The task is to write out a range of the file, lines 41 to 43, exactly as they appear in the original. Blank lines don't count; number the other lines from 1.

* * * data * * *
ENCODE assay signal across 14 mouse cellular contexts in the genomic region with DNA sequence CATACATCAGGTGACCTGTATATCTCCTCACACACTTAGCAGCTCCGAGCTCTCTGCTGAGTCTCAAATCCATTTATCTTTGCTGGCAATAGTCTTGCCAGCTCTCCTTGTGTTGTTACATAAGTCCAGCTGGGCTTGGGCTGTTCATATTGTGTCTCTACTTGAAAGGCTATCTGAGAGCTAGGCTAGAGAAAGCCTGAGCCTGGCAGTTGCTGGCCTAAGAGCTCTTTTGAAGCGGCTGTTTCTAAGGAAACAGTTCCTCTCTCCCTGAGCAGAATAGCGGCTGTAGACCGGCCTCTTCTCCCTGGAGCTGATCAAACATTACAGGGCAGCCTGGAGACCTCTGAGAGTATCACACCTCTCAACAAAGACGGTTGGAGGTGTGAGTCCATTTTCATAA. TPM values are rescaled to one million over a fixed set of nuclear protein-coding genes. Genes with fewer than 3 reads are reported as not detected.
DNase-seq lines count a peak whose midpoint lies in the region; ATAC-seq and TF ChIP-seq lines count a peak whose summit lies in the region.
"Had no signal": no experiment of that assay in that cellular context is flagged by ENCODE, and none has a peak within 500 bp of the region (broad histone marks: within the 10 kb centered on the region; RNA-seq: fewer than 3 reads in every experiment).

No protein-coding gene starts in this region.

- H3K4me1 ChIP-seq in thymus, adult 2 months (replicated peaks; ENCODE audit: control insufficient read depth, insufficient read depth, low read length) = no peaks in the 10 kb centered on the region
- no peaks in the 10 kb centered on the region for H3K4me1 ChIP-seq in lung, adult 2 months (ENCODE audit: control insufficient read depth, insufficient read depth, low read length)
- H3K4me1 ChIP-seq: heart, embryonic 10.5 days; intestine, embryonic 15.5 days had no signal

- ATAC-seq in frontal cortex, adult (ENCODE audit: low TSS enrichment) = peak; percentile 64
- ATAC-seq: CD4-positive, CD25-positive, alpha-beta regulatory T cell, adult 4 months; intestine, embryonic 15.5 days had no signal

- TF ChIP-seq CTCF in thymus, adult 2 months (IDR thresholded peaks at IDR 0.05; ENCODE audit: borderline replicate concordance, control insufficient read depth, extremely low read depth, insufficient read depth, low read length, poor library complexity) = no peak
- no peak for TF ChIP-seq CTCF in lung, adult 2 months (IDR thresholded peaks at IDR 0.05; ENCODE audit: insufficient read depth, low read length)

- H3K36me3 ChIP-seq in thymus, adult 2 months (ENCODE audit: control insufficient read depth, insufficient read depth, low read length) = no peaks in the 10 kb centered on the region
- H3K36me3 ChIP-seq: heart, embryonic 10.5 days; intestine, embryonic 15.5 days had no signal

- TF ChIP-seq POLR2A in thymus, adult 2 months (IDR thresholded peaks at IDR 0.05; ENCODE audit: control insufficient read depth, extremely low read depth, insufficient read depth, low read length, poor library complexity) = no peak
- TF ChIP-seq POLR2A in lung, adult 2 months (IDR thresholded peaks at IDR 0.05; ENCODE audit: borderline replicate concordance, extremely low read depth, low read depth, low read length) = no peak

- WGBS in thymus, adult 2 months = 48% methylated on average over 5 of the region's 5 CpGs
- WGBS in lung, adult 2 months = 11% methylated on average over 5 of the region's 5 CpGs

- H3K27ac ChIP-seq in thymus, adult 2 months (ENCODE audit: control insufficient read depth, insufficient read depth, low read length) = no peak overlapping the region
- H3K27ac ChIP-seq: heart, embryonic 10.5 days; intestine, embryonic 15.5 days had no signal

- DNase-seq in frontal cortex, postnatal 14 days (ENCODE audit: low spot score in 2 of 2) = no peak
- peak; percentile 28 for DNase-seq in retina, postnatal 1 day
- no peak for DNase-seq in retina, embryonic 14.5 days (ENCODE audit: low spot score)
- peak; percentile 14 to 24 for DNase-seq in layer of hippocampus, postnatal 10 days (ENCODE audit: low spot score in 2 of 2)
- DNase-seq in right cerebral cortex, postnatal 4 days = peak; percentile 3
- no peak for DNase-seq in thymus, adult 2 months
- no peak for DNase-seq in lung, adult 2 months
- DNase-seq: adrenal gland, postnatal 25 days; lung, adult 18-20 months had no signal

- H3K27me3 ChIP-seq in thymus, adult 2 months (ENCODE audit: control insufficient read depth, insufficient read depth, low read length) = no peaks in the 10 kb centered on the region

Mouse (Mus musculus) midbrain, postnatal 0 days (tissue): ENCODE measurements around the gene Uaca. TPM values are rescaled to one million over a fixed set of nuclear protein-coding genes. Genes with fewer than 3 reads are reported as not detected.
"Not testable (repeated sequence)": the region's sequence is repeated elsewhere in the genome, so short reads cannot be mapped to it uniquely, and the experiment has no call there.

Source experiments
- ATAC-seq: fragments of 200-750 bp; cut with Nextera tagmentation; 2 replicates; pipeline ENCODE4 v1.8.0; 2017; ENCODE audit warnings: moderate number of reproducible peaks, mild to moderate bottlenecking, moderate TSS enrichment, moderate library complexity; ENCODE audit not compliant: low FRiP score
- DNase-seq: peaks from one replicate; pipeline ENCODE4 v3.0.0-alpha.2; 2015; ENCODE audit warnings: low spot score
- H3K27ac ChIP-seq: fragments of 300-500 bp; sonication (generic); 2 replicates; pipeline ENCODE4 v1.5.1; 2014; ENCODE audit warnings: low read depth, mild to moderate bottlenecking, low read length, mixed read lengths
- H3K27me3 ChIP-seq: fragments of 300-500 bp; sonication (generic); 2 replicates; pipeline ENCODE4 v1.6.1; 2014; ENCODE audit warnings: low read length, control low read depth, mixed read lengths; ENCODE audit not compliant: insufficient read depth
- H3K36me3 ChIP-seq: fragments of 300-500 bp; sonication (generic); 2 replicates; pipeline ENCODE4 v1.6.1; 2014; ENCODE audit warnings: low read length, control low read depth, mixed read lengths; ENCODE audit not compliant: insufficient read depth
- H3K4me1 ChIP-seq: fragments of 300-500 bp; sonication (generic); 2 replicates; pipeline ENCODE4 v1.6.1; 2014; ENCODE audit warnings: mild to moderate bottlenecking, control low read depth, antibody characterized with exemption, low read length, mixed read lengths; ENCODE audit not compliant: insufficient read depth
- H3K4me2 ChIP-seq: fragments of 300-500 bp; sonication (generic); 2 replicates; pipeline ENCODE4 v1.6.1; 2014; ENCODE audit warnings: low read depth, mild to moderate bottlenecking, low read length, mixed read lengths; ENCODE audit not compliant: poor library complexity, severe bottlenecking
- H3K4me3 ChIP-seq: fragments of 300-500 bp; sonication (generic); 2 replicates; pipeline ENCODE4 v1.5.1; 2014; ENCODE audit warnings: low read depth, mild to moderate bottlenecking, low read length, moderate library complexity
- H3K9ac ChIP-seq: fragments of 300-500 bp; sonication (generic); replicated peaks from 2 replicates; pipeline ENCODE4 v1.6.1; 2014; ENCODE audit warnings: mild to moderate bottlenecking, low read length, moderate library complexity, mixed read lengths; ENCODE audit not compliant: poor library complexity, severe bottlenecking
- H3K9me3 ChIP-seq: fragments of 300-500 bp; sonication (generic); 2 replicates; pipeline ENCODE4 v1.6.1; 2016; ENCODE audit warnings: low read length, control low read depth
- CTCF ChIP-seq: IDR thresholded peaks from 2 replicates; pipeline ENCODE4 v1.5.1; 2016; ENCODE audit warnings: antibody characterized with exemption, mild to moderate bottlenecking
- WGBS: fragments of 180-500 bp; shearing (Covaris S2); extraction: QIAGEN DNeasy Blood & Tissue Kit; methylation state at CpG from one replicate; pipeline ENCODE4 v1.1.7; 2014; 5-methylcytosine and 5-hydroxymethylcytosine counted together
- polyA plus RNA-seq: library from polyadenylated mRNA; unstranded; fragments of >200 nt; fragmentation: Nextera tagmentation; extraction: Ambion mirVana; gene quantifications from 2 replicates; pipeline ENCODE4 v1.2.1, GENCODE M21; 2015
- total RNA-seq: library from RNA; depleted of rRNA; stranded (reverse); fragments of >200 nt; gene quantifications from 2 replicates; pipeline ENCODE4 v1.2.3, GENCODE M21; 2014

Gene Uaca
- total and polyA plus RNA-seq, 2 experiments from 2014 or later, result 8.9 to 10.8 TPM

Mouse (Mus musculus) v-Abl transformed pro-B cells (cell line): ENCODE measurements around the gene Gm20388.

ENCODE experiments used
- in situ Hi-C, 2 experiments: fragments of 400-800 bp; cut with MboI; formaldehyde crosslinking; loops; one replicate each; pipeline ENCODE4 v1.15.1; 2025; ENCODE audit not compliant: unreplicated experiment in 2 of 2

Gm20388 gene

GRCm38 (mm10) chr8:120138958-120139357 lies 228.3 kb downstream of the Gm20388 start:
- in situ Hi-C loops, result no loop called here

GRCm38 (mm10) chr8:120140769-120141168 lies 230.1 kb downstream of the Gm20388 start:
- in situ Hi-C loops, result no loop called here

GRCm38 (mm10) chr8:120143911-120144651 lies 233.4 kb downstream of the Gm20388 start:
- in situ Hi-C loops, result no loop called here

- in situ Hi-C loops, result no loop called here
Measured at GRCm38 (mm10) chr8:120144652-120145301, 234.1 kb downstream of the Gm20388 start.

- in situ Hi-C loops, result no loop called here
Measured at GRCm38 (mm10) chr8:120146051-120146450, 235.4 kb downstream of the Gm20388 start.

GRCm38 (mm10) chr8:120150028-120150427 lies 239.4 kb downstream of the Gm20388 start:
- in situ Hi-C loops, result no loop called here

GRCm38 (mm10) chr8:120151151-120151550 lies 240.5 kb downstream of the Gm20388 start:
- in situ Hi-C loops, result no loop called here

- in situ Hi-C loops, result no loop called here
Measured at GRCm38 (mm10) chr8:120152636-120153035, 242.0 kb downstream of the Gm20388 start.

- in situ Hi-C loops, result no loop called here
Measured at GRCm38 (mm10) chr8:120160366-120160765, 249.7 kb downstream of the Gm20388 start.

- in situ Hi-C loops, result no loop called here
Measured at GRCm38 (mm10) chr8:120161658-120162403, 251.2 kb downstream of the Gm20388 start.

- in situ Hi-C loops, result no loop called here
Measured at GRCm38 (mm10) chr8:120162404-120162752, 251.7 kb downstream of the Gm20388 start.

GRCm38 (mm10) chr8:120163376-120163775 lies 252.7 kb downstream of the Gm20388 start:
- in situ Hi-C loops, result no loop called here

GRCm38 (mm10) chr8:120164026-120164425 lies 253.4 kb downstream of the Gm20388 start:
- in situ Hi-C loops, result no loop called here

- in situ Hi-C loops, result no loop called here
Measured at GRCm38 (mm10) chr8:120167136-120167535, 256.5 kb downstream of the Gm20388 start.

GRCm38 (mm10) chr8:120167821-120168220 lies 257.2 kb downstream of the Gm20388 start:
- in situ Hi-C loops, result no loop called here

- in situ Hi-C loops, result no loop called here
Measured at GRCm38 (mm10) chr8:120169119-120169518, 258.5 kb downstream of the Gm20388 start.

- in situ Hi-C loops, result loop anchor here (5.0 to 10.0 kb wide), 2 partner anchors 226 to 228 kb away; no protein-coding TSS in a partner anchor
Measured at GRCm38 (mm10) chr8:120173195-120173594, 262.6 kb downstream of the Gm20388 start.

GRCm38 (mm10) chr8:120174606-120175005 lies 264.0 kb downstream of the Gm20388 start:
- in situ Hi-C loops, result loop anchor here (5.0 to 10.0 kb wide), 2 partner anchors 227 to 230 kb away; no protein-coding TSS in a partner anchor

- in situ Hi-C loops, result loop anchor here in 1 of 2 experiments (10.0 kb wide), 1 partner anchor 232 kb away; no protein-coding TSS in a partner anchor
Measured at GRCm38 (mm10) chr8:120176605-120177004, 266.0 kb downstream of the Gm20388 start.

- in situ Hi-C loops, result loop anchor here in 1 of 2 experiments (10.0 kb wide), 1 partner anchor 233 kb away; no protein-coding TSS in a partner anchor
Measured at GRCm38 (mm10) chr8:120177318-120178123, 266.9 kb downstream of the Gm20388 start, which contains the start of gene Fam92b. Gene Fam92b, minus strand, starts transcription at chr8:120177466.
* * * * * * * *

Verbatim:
- H3K9me3 ChIP-seq: fragments of 300-500 bp; sonication (generic); 2 replicates; pipeline ENCODE4 v1.6.1; 2016; ENCODE audit warnings: low read length, control low read depth
- CTCF ChIP-seq: IDR thresholded peaks from 2 replicates; pipeline ENCODE4 v1.5.1; 2016; ENCODE audit warnings: antibody characterized with exemption, mild to moderate bottlenecking
- WGBS: fragments of 180-500 bp; shearing (Covaris S2); extraction: QIAGEN DNeasy Blood & Tissue Kit; methylation state at CpG from one replicate; pipeline ENCODE4 v1.1.7; 2014; 5-methylcytosine and 5-hydroxymethylcytosine counted together